Responsibility for car repairs after an accident depends on who is at fault and the type of insurance coverage they have. In general, the insurance company for whoever caused the accident must pay for vehicle damage. This means that if you are not at fault, the other driver’s insurance will usually cover your repairs. If you caused the accident, your liability insurance will pay for repairs to other vehicles. If you have collision coverage, it will pay for the damage to your car.
When a driver does not have insurance, or does not have enough insurance to cover all the damage, the driver is personally responsible for paying for the repairs and you may recover money from the other driver directly. Or, if you have optional uninsured or underinsured motorist coverage on your own car insurance policy, that coverage may pay for your repair costs.
How does a car repair claim work?
When you report a car accident to the insurance company, the insurance company opens a claim and assigns an adjuster to the case. The adjuster will evaluate the circumstances of the accident and determine who is at fault. The adjuster will also want your car to be inspected before authorizing any repairs. Some insurance companies have their own inspectors who will come out and look at your car, and others want you to take your car to a repair shop. The insurance company may require you to use certain repair shops.
Once there is an inspection and repairs are authorized, you may have two options, depending on the insurance company. One is to get a check from the insurance company, either based on the estimate or after repairs have been completed. You can then use this check to pay the repair shop. The other approach is to have the insurance company pay the repair shop directly.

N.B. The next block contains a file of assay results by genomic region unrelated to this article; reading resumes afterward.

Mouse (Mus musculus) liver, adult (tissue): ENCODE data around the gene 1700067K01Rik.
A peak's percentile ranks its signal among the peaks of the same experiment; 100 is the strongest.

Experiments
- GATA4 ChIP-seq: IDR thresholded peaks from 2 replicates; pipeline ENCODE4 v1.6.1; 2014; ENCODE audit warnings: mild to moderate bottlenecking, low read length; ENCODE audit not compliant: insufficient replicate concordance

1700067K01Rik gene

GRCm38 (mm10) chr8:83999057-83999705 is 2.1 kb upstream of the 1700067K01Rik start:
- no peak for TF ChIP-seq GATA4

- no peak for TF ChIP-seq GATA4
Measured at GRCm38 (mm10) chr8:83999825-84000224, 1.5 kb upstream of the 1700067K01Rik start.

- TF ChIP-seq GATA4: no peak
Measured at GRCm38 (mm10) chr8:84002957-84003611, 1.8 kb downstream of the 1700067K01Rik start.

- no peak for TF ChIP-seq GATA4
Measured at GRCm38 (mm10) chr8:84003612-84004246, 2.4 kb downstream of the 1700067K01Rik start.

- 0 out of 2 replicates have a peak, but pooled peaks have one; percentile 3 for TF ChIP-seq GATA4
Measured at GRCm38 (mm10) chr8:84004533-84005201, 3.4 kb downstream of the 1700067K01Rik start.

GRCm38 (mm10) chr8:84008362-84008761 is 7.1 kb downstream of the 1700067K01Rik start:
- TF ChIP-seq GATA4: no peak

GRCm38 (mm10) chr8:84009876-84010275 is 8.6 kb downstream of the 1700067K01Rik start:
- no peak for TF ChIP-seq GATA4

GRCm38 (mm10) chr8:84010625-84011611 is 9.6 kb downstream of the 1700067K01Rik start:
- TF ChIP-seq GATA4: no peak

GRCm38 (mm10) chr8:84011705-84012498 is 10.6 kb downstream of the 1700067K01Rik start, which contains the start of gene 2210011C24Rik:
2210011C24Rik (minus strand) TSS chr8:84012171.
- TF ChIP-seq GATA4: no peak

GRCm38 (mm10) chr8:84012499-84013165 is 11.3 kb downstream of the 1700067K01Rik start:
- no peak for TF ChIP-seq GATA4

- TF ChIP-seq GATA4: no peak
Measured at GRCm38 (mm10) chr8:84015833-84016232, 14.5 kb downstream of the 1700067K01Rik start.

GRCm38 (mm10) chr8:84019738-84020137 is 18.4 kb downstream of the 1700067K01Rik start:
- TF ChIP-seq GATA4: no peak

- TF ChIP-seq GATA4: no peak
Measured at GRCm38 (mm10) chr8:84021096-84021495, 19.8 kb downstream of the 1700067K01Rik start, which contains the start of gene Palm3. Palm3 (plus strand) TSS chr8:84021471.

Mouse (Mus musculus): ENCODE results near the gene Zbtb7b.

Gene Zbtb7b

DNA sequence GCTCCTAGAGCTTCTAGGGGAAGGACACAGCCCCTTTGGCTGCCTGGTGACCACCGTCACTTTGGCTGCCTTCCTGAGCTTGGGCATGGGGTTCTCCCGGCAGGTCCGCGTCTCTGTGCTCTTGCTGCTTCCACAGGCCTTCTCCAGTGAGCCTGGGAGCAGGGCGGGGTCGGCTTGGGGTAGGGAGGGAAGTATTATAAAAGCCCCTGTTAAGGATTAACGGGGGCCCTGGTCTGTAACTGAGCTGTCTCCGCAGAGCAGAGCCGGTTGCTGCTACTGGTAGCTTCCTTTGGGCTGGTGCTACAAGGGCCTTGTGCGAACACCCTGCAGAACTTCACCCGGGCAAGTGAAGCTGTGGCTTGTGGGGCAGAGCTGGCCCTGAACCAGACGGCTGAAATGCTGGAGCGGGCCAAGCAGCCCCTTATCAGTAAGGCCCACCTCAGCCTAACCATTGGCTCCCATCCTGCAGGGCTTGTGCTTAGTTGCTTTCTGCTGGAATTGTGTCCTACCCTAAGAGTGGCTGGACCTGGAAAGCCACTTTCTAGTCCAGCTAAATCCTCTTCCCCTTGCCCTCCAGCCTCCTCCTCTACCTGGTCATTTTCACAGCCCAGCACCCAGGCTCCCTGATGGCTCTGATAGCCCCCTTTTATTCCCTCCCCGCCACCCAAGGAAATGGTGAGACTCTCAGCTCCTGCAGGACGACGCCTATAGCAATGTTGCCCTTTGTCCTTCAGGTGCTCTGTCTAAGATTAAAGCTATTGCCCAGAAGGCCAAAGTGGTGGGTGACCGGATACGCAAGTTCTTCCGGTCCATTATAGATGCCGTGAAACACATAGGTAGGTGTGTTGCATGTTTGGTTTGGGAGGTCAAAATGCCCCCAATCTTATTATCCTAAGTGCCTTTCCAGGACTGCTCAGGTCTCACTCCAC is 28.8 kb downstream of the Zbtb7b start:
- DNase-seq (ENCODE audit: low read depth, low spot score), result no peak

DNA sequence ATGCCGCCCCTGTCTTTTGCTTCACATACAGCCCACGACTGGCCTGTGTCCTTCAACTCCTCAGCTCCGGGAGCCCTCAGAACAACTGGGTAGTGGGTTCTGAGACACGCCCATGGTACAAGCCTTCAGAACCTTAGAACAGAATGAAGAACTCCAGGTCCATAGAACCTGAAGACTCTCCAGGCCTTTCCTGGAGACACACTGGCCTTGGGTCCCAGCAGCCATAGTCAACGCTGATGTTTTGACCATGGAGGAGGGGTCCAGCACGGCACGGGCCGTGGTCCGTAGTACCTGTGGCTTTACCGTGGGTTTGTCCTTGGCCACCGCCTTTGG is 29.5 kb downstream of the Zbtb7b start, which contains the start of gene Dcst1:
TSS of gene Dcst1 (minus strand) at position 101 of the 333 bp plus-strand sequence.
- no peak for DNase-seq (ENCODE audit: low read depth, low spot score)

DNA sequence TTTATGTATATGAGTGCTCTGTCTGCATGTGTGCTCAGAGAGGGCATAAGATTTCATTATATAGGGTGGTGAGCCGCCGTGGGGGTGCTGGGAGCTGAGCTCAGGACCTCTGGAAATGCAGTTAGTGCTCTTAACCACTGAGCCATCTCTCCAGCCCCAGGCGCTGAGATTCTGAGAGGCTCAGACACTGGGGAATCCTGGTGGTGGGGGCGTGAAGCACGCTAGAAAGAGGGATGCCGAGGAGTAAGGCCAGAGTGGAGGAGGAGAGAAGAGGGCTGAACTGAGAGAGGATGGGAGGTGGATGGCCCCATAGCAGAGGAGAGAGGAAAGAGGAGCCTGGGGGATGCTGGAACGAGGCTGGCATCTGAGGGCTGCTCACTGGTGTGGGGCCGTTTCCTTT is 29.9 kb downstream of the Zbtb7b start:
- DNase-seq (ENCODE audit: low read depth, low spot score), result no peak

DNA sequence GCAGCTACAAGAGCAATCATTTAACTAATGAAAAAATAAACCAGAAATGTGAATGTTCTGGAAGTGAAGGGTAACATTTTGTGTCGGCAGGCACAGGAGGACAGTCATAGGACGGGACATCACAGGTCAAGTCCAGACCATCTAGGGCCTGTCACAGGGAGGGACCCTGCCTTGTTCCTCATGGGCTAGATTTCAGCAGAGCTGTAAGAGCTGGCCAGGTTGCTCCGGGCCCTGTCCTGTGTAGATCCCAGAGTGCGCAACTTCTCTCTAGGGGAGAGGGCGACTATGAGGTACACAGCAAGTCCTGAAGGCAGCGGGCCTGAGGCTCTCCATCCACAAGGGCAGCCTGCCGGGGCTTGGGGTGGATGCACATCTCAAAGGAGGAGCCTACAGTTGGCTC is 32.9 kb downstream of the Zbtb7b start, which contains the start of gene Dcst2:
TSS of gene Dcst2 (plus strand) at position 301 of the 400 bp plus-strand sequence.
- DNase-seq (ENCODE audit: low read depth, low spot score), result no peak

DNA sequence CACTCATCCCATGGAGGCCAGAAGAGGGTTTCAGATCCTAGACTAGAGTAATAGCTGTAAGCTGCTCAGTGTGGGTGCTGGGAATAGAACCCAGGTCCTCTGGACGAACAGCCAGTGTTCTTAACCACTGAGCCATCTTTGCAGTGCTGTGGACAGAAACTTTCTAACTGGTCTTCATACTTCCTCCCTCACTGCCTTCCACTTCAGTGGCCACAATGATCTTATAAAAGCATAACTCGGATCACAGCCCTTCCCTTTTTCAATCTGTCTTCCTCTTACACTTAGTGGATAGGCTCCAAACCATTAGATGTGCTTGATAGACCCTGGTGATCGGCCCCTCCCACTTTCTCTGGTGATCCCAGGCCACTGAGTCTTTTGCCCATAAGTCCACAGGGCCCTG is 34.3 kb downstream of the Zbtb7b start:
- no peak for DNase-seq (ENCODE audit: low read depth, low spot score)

What is a diminished value claim?
In addition to paying for the repairs to your car, Georgia also allows you to make an insurance claim for the “diminished value” of your car, even if you were at fault in the accident. Your car may have been fixed perfectly, but a buyer may not want to pay as much when you go to sell it, simply because of its accident history. The diminished value is the difference between what your car was worth before the accident and what it is worth after the accident damage has been repaired.
Who is responsible for damage if the driver wasn’t the car’s owner?
The general rule is that insurance follows the car, not the driver. This means that if your friend borrows your car and causes an accident, your insurance company will probably be the one to pay. Your friend’s car insurance may provide secondary coverage if the damage exceeds the limits of your insurance policy. The same principle will usually apply if another car’s driver caused the accident and was not the car’s owner.
What if the driver who caused the accident was uninsured?
If an uninsured driver caused the accident, it can be hard to collect your repair costs from the other driver directly because uninsured drivers also often don’t have much money. There are, however, ways to recover money in an uninsured motorist accident, including making a claim against the optional uninsured motorist coverage insurance of your own policy, making a claim against a third party such as an employer or manufacturer, or pursuing claims under other types of insurance policies.
Uninsured motorist claims can be complicated, especially when there are serious injuries in addition to vehicle damage. If you have been injured in an accident, a consultation with a car accident attorney can help you understand if you have a claim, who must pay, and what you can expect in the process. When you hire an attorney, you greatly increase your chance of a full financial recovery – for both your injuries and the damage to your car.
Talk to an Atlanta Car Accident Lawyer for Free
Our law firm is devoted to just one thing: getting money for accident victims. Our services are easy to afford – we don’t charge you unless we win you money. Let us give you a FREE consultation to go over your claim and answer your questions. Call us at (404) 341-6555 or fill out the form to the right to get your free consultation today.